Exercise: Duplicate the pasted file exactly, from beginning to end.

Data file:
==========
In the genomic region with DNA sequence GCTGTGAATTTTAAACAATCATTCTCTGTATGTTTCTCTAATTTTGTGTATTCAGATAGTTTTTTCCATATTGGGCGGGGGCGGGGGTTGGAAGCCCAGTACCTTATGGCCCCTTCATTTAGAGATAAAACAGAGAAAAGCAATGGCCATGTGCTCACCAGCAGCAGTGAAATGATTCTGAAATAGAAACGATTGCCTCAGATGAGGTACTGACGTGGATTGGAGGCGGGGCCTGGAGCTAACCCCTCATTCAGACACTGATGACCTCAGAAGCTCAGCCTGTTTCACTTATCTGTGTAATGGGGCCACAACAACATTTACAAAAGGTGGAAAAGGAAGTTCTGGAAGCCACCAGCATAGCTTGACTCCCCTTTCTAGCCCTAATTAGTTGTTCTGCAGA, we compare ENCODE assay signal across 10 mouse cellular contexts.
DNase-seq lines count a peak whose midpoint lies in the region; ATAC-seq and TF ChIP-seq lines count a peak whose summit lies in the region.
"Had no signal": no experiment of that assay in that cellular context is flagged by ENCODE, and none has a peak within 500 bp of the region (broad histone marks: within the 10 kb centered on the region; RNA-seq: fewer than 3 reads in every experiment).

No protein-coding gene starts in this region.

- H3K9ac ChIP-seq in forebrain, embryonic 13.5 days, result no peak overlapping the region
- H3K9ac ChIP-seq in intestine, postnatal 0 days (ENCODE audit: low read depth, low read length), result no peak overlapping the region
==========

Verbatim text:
In the genomic region with DNA sequence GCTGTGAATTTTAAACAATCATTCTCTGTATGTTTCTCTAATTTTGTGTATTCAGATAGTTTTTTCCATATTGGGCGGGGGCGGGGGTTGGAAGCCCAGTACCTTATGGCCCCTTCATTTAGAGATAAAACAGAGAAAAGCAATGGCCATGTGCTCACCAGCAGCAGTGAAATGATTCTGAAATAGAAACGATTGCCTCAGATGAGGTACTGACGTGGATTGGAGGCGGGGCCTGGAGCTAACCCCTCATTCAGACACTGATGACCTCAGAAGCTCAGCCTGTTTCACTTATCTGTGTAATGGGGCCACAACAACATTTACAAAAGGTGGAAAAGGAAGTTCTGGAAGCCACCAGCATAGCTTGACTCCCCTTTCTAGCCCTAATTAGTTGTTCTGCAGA, we compare ENCODE assay signal across 10 mouse cellular contexts.
DNase-seq lines count a peak whose midpoint lies in the region; ATAC-seq and TF ChIP-seq lines count a peak whose summit lies in the region.
"Had no signal": no experiment of that assay in that cellular context is flagged by ENCODE, and none has a peak within 500 bp of the region (broad histone marks: within the 10 kb centered on the region; RNA-seq: fewer than 3 reads in every experiment).

No protein-coding gene starts in this region.

- H3K9ac ChIP-seq in forebrain, embryonic 13.5 days, result no peak overlapping the region
- H3K9ac ChIP-seq in intestine, postnatal 0 days (ENCODE audit: low read depth, low read length), result no peak overlapping the region